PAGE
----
Agency officials hope the competition will draw more young tech talent to the government and energy industry.
If America’s critical infrastructure came under attack, cybersecurity specialists could be the first—and possibly last—line of protection against a nationwide crisis.
Over the weekend, the Energy Department put the next generation of cyber defenders through a trial run.
The agency on Saturday brought together 25 teams of college students to participate in the third Cyber Defense Challenge. Each team built its own infrastructure network and then defended that network against simulated online attacks launched by energy industry cyber experts.
The competition aimed to arm students with real-world cyber skills and educate the next wave of tech talent on the growing threats to the nation’s critical infrastructure.
“Competition breeds excellence. When America’s cyber experts are challenging one another on the virtual battlefield, we all win," said Energy Secretary Rick Perry in a video message kicking off the competition. "There is perhaps nothing more essential to America’s national and economic security than its energy supply.”
The competition was hosted at three of the department’s nationwide facilities: Pacific Northwest National Laboratory in Washington state, Oak Ridge National Laboratory in Tennessee and Argonne National Laboratory in Illinois. Teams were scored based on how well they defended against cyberattacks and kept their public websites and services up and running throughout the competition.
University of Central Florida, Oregon State University and University of Memphis each won at their respective sites, but Lewis University finished as the nationwide champ.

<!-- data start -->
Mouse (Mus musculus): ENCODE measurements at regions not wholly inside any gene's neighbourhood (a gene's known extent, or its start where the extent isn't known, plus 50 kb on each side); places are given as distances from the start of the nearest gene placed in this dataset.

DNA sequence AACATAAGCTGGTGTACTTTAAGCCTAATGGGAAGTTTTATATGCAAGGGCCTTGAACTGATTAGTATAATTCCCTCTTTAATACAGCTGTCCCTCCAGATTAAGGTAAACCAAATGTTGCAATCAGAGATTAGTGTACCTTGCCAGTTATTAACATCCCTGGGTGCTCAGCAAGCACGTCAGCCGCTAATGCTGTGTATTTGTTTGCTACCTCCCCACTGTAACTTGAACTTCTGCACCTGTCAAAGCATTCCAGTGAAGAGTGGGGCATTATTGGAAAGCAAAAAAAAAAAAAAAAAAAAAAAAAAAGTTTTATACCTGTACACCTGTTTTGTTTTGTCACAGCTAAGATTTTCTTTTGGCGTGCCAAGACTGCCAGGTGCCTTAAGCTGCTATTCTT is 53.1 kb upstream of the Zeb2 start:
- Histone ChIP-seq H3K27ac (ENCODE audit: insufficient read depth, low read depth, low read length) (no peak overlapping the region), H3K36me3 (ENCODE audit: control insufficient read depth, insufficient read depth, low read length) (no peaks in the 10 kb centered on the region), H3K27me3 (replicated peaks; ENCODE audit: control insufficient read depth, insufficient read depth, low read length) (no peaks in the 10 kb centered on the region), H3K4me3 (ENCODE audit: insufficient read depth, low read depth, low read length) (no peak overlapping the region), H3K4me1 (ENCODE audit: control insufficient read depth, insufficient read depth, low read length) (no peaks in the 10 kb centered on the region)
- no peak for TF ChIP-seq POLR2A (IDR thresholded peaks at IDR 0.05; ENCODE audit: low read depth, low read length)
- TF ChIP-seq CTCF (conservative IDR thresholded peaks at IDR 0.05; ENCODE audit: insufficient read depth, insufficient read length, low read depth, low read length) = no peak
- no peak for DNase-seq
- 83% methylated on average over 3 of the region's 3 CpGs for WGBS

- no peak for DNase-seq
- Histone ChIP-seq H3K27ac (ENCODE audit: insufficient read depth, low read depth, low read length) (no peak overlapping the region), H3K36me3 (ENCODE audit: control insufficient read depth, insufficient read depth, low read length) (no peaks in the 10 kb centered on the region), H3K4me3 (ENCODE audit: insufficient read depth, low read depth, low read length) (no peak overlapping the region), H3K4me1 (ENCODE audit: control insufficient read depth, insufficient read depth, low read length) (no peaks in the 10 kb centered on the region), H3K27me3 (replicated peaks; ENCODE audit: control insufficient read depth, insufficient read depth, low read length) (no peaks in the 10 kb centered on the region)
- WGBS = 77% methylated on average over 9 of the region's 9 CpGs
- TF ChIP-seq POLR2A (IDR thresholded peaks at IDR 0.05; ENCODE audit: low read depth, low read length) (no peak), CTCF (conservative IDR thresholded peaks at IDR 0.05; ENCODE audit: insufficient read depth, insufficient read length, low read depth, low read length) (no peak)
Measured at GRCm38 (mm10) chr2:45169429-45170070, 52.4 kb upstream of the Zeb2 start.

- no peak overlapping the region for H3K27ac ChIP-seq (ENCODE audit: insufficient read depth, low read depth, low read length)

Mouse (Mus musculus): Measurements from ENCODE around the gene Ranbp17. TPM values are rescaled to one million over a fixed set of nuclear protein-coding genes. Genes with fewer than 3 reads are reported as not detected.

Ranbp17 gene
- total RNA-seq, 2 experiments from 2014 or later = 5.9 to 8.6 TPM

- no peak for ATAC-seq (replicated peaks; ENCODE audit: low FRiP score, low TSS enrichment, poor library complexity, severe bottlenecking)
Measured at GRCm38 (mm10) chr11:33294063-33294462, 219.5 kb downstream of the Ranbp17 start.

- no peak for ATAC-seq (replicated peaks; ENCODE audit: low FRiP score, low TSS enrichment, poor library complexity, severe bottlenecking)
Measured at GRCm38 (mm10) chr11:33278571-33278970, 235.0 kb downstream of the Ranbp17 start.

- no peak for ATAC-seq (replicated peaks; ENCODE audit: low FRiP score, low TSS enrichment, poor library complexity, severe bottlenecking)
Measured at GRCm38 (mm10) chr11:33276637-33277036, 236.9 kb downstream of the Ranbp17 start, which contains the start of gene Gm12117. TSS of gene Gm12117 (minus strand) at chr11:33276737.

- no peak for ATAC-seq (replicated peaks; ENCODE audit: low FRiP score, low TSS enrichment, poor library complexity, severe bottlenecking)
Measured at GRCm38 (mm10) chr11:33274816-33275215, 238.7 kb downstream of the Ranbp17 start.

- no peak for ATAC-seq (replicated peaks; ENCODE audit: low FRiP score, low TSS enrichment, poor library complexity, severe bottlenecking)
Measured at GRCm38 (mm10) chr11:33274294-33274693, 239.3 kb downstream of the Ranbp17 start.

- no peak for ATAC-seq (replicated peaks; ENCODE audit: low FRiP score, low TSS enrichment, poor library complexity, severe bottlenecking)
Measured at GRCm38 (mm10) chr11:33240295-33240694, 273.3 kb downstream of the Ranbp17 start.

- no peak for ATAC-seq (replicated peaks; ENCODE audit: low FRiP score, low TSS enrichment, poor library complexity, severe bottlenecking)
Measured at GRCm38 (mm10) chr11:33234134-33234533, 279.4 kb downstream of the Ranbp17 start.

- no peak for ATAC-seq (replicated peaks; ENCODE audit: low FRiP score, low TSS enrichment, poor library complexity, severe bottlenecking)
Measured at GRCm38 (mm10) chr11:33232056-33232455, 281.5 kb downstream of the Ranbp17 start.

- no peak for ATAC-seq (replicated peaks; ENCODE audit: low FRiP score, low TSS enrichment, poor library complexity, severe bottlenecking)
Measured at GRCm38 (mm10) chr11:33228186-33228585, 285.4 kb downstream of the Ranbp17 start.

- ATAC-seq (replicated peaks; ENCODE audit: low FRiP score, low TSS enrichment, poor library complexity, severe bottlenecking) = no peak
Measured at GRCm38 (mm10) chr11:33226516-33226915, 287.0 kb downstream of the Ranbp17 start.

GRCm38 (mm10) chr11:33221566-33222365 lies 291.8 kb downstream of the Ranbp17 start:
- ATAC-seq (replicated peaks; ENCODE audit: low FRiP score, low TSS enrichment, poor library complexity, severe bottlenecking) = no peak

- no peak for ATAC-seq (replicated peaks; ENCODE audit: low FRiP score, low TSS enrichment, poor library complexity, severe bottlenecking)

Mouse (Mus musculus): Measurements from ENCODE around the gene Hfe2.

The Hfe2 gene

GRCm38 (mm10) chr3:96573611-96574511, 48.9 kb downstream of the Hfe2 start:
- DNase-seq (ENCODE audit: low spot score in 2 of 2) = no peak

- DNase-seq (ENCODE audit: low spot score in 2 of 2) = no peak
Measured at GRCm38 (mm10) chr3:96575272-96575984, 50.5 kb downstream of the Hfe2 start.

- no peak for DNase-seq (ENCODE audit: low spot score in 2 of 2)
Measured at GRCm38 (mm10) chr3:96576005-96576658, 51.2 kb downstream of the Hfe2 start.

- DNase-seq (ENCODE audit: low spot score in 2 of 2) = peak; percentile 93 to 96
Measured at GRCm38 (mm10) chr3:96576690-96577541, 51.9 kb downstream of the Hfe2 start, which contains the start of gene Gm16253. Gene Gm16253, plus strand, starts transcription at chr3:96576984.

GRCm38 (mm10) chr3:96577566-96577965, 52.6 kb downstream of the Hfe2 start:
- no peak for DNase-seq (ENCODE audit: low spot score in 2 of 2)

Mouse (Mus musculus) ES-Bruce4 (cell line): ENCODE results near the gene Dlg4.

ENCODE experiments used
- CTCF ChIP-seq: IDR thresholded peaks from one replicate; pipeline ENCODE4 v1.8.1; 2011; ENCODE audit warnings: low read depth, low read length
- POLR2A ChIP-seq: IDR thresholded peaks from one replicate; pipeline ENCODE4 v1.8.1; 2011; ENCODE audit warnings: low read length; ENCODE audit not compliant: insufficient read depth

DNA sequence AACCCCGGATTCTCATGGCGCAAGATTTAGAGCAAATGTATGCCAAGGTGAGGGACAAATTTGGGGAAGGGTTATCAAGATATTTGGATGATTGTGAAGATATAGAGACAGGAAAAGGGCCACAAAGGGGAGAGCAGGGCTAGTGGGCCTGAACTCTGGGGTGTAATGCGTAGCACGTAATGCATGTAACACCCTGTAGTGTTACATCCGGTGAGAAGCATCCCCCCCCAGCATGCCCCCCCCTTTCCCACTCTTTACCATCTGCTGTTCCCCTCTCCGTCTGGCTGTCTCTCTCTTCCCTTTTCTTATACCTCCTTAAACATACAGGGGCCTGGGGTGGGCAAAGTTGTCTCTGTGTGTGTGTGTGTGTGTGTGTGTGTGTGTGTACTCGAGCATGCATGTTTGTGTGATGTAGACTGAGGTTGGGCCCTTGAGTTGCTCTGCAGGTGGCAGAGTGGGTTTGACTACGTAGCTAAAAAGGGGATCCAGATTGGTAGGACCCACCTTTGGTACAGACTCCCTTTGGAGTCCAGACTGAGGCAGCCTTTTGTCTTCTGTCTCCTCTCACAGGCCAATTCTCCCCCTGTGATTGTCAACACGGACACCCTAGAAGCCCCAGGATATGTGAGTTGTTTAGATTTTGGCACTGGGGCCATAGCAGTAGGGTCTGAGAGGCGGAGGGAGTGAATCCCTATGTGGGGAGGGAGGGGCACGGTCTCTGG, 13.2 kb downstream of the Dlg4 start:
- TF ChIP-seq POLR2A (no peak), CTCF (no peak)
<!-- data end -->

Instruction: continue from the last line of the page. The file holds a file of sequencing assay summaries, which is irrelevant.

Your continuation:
Through the competition, the department wanted participants to pick up not just real-world cyber skills, but an interest public service as well, said Devon Streit, the agency’s deputy assistant secretary of infrastructure security and energy restoration, who spearheaded the program.
The government has for years struggled to attract young tech employees, and as the federal IT workforce rapidly ages and online threats mount, closing the talent gap is becoming ever more crucial. While she admits most STEM students will find more lucrative careers at a tech company than a national lab, Streit told Nextgov she thinks competitions like this can get students excited about working in government.
“The attraction that I feel deeply to public service is not something that hits every 20-year-old in college—it’s something you have to be exposed to,” Streit said. Her broader goal is to increase the visibility of the government’s cybersecurity efforts and begin building “a pipeline of people who will protect our infrastructure,” she told Nextgov.
And that pipeline doesn’t necessarily lead to federal agencies, at least in the energy sector, she said. The vast majority of America’s oil, gas and electricity infrastructure is owned and operated by private companies, and while those groups work closely with Energy Department, much of the responsibility for securing energy infrastructure falls on their shoulders.
“All of us recognize in the event of large cyber incidents, we’re going to be calling on all the same people,” Streit said. “It’s important to give students the broadest possible horizon of what they can do with these skills.”
The most recent competition was the first to take place across multiple locations, Streit said, and “you can expect it to be even bigger” next time around. While there’s no set date for the next contest, she guessed it will likely take place in fall or winter of this year.